Since the Hungarian authorities were completely unprepared for a crisis of this magnitude, they had to improvise on the site. First, the parents of the hostage takers were taken to the dormitory room to try to impress their children. However, this method proved to be completely ineffective, and even led to an opposite effect, – in the form of increased aggression in the case of the older brother – so another „negotiator” was brought to the scene. The police chose Dr. István Samu, the chief physician of the hospital of Balassagyarmat, who had known the boys personally for some time. He negotiated with the hostage takers for several days and even managed to calm the older brother down multiple times. However, he could not get them to surrender. The local police captain, Ferenc Szücs, also tried to negotiate, which also proved to be unsuccessful. There were two clear ideas and goals for the police: on the one hand, to temporize as much as possible thus exhausting the hostage takers, and on the other hand, to protect the lives of the girls at all costs.

As I mentioned, at the time there were no specially trained units within the Hungarian police that would have been able to deal with such incidents. An applicable tactical procedure was also non-existent, so the situation was handled on an ad-hoc basis. The Internal Security Troops of the Ministry of the Interior were ordered to deal with the situation. Their members replaced local police officers in front of the dorm room, as well as around the building of the college. Police officers equipped with sniper rifles were positioned into the building of the town-hall and also on its rooftop, opposite the girls’ college. In their case, I deliberately do not use the term sniper, as – although they provided excellent shooting performance even before this operation – they were normal police officers, who had not received any special training before. The same was true for the police officers lined up in front of the dorm room. Apart from their normal police training, they received no specific tactical procedural drill on how to enter a room during a hostage situation, how to eliminate the suspects and how to secure the hostages.

On the morning of Thursday, January 11, hostage-takers became increasingly nervous about the authorities just temporizing without fulfilling their demands. Making matters worse, the negotiating chief physician was unable to reassure the older brother, who eventually fired his machine gun at the adjacent building. The bullets hit just a few inches from the police officers who were taking position there. After the shots, he shouted that this was the last warning and next time, he would execute the girls. At that point it became clear to the officers in charge of the operation that the negotiation attempts have failed, so they decided to eliminate the suspects. Permission was granted that if any of the hostage takers, especially András Pintye, who was considered more dangerous, provided a clear target, police officers equipped with sniper rifles could fire at them. On Friday, January 12, at noon, András Pintye appeared for a few seconds in the window of the dormitory room. Police at the roof of the neighbouring building noticed this and fired shots at him from three different weapons and positions. As a result, the older hostage taker fell to the ground fatally wounded. At the same time, from the raised platform of a truck parked under the window of the dormitory room and simultaneously from the hallway in front of the room – after the hostages had moved the barricades from the door – the members of the Internal Security Troops broke in and captured the younger hostage taker, László Pintye. All of the hostages were evacuated safely.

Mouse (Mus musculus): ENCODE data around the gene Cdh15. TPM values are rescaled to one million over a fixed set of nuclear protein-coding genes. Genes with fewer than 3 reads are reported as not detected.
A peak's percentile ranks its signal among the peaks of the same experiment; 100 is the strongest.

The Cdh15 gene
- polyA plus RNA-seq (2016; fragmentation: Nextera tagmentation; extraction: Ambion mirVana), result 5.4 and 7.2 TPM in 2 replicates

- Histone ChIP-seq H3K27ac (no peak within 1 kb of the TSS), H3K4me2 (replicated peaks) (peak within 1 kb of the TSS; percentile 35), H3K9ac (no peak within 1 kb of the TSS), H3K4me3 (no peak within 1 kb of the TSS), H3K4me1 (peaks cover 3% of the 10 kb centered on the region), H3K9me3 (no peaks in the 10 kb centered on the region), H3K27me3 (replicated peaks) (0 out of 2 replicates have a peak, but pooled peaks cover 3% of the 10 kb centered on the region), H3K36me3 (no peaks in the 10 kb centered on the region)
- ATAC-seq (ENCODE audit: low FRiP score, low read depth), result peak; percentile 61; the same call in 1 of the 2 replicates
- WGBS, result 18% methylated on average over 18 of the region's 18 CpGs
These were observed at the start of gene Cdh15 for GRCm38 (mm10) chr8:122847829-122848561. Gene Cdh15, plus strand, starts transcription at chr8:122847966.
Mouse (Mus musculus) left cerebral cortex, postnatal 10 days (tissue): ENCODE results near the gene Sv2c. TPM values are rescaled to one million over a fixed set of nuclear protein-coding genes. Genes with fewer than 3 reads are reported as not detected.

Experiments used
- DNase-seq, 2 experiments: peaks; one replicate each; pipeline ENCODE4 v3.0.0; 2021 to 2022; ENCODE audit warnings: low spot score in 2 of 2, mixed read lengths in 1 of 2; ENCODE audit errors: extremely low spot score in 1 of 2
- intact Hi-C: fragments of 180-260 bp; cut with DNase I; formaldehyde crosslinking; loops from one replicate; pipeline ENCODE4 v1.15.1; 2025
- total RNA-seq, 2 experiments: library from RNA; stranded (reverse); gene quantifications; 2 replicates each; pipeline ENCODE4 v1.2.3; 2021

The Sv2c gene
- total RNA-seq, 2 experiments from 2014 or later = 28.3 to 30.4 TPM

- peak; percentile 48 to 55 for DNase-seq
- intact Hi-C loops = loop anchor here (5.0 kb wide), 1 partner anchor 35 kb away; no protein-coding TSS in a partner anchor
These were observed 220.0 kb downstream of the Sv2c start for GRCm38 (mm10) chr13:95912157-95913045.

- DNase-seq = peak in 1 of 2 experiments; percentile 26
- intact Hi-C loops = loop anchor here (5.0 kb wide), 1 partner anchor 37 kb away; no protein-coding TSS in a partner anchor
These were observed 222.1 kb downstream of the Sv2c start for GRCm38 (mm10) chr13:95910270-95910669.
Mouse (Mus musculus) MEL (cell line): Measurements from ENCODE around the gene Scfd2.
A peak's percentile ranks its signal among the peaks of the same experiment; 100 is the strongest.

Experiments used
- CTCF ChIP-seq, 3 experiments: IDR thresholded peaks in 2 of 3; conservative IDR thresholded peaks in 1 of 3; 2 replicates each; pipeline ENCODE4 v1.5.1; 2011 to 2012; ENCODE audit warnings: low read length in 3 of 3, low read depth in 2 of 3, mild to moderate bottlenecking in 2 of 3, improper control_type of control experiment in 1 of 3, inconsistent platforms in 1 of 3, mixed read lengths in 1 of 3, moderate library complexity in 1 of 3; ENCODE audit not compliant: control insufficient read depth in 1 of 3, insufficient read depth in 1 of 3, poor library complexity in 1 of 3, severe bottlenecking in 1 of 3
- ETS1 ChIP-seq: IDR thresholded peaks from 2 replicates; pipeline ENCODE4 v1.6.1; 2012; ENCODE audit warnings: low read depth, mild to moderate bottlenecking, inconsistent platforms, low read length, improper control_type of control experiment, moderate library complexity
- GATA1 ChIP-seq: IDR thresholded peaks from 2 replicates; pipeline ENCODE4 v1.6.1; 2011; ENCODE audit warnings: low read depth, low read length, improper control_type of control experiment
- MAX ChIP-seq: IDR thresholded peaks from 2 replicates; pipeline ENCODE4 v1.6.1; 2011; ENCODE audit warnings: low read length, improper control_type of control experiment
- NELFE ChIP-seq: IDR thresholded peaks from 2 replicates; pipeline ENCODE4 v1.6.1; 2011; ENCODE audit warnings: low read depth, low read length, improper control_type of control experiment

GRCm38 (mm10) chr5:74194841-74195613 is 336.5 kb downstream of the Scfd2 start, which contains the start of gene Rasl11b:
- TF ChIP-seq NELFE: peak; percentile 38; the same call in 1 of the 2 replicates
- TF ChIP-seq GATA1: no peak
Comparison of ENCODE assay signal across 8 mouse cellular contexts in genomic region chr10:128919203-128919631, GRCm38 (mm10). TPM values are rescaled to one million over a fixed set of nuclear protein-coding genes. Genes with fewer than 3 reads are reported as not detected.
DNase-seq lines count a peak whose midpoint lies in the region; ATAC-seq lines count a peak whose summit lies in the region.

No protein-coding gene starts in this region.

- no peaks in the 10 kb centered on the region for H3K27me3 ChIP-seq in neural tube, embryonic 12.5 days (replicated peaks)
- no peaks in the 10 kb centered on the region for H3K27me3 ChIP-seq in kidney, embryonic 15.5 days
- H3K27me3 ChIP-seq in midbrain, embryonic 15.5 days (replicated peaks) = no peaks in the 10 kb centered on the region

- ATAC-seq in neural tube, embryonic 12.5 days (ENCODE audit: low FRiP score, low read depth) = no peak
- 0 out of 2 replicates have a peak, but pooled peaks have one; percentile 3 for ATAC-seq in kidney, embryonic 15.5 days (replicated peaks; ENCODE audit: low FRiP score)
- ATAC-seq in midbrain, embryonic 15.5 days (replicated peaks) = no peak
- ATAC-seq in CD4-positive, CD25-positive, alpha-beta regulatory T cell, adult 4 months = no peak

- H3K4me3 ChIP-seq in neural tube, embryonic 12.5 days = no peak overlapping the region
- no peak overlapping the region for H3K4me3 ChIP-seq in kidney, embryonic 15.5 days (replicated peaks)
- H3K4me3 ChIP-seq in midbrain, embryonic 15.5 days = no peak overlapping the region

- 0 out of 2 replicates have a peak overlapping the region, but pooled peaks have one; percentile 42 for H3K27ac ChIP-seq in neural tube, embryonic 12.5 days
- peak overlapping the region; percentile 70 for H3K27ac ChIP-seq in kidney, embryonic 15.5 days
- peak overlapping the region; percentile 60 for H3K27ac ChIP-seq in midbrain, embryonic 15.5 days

Following the successful operation, the authorities launched a series of investigations. These focused mainly on the circumstances of the hostage situation, for example on how the brothers were able to obtain weapons, who knew about their plans and how they were not reported to the police. On the other hand, law enforcement professionals analysed the work and situation-handling of the authorities and the successful elimination. In order to deal with the identified shortcomings, an action plan was developed and criminal proceedings were initiated. Although the hostage-taking was called a terrorist act, this offence was not included in the Hungarian criminal code back in 1973. Therefore, 17-year-old László Pintye was accused of attempted homicide against a public official and against one than more person, attempted illegal border crossing by unlawfully taking an aircraft, misuse of a firearm and violation of personal freedom against one than more person. The court eventually found him guilty of all charges and sentenced him to a maximum of 15 years in prison.

The establishment of the action platoons of the Hungarian police

The Balassagyarmat case also highlighted that there is a real risk of terrorist acts and similar hostage situations in Hungary as well. It has become necessary to set up and train a special police force with the capability of managing and dealing with similar situations. In the meantime, the Internal Security Troops of the Ministry of the Interior were abolished. Within its successor organization, in the Revolutionary Police Regiment, the so-called action platoons were established without a major organizational change. The newly set up system was structured as follows: every first platoon of each company was designated to this specific duty. In the beginning, these special units were exclusively set up in Budapest, only at a later phase was a platoon designated for this task in the town of Miskolc as well. Members of these platoons, in addition to their regular training schedule, also received special trainings with an extended training period. In additional courses, they were taught self-defence methods, special shooting and special tactical procedures necessary for their missions. At first, the training programme was not standardised at all. Another problem was the lack of experts in the field. However, some specialists from the units of the Hungarian People’s Army, mainly from its cavalry divisions, were asked to join to the Revolutionary Police Regiment.